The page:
Kiowas and Comanches, the Caddos, Anadarko, and Hainai selected
home sites and set to work building shelter for the winter.
Neither the weather nor events forecast prosperous
settlement during the first year. The thermometer reading
at Fort Cobb fell to 5 degrees below freezing in February
and rose to 115 degrees in August. No crop could be raised
for the first winter. Deer, turkey, and a great number of
buffalo ranged the area but hunting was hampered by a shortage
of horses and weapons. Starvation was staved off by government
rations. Raiding Kiowas and Comanches and recurring reports
of threats and invasion by Texas frontiersmen kept the Agency
tribes in an anxious state.
Despite such difficulties, Caddos managed to
build 23 "picket houses" covered in grass, 18 log
or plank houses. Anadarko constructed 33 "picket houses"
covered in grass, five board houses. Iesh (Jose Maria) of
the Anadarkos, Tinah of the Caddos, and Showetat (Caddo George
Washington) of the Whitebead Caddos each had log houses built
Vicinity of Fort Cobb, where the
first Wichita Agency building was located and near which
many Caddo settled. The military post, Fort Cobb, was
established October 1, 1859, one mile east of the present
town with that name. 1869 map by Henry Jackson. Courtesy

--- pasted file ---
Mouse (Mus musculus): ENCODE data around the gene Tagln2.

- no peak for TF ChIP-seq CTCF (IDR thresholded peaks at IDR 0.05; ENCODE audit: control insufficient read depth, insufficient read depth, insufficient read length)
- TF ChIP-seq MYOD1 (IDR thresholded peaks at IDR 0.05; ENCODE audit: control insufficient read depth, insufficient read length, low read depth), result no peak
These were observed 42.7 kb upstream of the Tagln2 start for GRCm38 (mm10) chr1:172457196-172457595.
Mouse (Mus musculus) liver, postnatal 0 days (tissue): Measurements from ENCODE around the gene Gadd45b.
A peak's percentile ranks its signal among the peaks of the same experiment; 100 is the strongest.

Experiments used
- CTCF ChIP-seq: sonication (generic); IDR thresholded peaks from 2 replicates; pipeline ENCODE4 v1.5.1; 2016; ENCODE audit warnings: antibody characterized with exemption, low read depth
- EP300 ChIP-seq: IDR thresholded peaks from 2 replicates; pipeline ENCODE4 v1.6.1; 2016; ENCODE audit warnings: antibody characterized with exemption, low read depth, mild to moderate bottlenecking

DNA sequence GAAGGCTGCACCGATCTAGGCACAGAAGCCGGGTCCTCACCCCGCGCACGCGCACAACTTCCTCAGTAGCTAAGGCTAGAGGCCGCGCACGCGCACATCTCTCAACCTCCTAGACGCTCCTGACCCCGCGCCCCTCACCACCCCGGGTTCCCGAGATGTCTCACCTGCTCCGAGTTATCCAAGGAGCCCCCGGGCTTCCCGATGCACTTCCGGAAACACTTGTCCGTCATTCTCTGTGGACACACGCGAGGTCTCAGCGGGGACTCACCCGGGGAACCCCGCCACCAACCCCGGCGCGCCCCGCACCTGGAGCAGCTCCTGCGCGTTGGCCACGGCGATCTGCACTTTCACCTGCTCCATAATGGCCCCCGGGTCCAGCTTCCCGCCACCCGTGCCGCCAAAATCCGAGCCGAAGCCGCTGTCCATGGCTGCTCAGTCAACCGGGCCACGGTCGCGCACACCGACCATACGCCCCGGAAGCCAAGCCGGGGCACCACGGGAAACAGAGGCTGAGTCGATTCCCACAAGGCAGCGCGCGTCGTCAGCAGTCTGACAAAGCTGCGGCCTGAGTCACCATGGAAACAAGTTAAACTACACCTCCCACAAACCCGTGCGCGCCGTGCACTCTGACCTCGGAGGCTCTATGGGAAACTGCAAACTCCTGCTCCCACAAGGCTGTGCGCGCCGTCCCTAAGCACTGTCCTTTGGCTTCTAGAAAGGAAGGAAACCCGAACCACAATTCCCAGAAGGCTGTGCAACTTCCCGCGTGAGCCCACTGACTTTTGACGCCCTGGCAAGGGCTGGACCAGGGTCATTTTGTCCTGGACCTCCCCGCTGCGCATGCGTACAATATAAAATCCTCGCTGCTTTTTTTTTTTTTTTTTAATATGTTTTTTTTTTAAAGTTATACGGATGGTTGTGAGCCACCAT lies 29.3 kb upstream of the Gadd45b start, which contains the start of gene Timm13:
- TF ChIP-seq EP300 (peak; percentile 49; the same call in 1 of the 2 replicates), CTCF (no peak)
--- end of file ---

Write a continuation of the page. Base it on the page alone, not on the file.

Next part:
David Rumsey Map Collection.
Marker at grave of Major S. Robert
Neighbors, a man whose fairness as an Indian Agent cost
him his life. Photo by Susan Dial
This picket-wall house in Chief Long
Hat's camp is probably very similar to the 33 "picket
houses covered in grass" that the Andadarko built
soon after moving to Indian Territory. 1872 photograph
by William Soule, courtesy Smithsonian Institution.
There are three different kinds of
houses that were used by the Caddos. The log cabin, the grass
house, and the Bark house. All of the Caddo houses were oblong,
and all faced the east. The log cabins were very much like
a white person's with doors on any side, but always one in
the east and west. The grass house differs from the Wichita's'
by having a door in both the east and west, while theirs have
only the one in the east and their houses were round. The
Caddos also had openings rather high up on the north and south
for air. The bark house wasn't really made of bark but it
was roofed with bark. The walls were made of split logs stood
on end and plastered with clay and cattail reeds. These reeds
were ground to a pulp and mixed with the clay. On the top
of the house there was a frame made of slippery elm and on
this the bark was fastened. The bark had to be well seasoned.
It had to be kept flat while seasoning so it wouldn't warp.
It usually took several months for the bark to season. These
houses had doors only in the east and west. The doors to the
houses were made of cedar if it could be gotten, if not they